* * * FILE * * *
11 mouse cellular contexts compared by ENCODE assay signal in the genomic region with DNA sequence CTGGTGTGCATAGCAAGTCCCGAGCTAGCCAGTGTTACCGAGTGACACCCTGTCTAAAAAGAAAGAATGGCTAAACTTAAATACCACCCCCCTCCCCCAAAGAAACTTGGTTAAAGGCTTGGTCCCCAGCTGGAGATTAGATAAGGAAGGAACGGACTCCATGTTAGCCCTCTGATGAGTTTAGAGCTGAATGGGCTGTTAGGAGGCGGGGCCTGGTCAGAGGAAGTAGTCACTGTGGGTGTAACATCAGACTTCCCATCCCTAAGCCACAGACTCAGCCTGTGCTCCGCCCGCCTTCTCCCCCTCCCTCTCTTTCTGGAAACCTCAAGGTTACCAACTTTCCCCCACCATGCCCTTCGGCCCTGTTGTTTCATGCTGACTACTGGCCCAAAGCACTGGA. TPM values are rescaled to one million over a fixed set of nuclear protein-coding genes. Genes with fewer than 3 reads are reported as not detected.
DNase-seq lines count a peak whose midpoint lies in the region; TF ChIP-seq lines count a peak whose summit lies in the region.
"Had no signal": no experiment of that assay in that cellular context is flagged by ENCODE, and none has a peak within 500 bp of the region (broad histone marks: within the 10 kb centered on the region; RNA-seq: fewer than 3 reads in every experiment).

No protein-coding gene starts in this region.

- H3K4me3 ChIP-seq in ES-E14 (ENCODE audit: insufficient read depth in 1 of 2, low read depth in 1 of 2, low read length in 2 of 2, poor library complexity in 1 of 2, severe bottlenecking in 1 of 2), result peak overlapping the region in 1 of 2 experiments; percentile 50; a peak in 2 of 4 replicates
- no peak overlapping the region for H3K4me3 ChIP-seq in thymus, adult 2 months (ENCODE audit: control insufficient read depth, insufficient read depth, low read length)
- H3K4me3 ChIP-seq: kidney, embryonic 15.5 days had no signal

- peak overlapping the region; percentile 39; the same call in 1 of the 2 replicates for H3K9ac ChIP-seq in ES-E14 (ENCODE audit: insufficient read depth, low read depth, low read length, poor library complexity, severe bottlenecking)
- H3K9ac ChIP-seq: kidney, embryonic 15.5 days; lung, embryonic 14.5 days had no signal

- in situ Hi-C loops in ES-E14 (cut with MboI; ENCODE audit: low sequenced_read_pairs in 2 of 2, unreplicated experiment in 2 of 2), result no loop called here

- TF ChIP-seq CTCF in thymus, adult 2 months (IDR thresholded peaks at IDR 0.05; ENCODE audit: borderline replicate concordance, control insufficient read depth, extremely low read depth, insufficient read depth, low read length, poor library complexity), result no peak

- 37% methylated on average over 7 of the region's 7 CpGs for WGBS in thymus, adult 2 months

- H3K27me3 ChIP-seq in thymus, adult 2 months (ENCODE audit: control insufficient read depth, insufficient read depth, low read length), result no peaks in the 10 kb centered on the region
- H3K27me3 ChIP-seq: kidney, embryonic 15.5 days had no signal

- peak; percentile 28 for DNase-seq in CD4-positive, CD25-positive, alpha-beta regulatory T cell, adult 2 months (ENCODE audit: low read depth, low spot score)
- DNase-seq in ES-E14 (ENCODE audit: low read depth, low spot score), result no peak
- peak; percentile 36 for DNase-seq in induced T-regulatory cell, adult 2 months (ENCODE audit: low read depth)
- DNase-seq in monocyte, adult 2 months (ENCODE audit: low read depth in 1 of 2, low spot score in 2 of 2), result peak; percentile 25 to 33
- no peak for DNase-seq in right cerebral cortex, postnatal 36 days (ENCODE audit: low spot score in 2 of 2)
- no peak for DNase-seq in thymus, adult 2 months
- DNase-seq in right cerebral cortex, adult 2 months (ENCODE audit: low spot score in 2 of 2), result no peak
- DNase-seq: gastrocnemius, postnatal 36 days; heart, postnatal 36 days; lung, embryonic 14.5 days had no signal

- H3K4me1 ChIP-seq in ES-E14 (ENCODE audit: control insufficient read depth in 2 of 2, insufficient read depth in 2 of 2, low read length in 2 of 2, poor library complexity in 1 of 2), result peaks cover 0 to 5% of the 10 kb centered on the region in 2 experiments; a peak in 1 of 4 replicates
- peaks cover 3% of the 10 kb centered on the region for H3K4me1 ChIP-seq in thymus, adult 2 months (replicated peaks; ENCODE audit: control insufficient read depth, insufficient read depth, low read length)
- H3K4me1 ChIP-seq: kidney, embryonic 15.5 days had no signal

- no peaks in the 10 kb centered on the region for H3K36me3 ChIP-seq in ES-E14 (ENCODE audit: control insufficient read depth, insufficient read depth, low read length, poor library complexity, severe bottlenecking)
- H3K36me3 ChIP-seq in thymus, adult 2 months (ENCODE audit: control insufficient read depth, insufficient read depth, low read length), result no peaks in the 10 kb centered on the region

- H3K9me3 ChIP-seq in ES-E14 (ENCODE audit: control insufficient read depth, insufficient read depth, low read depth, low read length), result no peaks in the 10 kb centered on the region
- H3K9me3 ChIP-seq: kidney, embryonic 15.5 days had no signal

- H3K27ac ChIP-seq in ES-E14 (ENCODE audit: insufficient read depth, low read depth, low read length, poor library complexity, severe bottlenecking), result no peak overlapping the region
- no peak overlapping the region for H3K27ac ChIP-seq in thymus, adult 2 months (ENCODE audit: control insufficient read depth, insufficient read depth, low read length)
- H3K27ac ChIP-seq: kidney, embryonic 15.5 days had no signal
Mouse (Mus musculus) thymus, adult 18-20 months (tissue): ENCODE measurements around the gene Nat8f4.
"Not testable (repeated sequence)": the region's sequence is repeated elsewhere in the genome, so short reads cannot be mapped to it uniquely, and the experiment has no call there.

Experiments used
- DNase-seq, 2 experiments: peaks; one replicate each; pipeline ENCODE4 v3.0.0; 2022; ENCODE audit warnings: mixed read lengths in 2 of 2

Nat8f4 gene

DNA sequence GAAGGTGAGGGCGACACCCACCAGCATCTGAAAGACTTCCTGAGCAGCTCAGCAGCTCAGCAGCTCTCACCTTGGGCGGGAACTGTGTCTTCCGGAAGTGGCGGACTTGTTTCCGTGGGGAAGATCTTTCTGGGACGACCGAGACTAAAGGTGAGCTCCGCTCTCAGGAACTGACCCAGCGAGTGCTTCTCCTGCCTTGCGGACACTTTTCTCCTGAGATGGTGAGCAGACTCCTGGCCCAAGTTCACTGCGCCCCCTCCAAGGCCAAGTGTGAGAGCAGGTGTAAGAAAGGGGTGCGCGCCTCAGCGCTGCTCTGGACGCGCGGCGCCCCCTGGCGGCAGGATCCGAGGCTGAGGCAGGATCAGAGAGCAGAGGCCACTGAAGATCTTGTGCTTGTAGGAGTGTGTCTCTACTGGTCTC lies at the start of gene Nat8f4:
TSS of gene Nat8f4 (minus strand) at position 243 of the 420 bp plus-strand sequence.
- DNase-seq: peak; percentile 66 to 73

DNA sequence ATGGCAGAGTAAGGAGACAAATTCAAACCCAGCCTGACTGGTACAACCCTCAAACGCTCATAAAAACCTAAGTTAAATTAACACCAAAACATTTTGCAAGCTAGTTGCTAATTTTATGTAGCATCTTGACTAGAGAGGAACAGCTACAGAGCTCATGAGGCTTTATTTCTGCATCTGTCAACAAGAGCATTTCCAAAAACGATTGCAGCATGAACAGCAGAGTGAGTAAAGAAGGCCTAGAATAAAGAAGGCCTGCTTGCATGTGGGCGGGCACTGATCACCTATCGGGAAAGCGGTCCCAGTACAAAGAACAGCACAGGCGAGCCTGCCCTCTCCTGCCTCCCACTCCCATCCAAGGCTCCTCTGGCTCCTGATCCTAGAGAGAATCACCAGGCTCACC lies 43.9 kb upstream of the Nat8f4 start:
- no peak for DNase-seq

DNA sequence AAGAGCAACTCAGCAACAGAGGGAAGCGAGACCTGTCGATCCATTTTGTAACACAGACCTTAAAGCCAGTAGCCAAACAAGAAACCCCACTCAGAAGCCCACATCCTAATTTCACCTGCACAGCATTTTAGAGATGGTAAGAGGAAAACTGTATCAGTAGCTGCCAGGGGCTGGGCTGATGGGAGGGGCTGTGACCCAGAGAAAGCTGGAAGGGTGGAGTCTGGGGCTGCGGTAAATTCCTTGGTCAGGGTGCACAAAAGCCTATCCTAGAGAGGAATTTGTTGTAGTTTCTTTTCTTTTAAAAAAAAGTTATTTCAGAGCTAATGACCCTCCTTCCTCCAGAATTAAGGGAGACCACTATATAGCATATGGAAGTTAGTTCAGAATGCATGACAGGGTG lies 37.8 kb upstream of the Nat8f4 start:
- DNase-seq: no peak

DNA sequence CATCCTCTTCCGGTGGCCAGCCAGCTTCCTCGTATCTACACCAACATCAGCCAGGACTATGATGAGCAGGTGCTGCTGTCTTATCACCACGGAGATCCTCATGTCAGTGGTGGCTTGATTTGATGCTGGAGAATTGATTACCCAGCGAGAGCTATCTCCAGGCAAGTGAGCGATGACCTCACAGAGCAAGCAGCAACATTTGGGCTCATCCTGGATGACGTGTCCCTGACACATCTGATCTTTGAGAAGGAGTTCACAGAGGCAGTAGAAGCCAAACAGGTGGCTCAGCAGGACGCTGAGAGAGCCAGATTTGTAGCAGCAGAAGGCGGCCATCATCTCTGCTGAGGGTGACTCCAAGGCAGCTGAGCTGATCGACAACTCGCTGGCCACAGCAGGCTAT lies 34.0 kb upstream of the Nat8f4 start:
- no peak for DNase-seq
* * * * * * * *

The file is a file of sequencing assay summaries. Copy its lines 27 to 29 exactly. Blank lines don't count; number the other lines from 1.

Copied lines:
- H3K36me3 ChIP-seq in thymus, adult 2 months (ENCODE audit: control insufficient read depth, insufficient read depth, low read length), result no peaks in the 10 kb centered on the region

- H3K9me3 ChIP-seq in ES-E14 (ENCODE audit: control insufficient read depth, insufficient read depth, low read depth, low read length), result no peaks in the 10 kb centered on the region
- H3K9me3 ChIP-seq: kidney, embryonic 15.5 days had no signal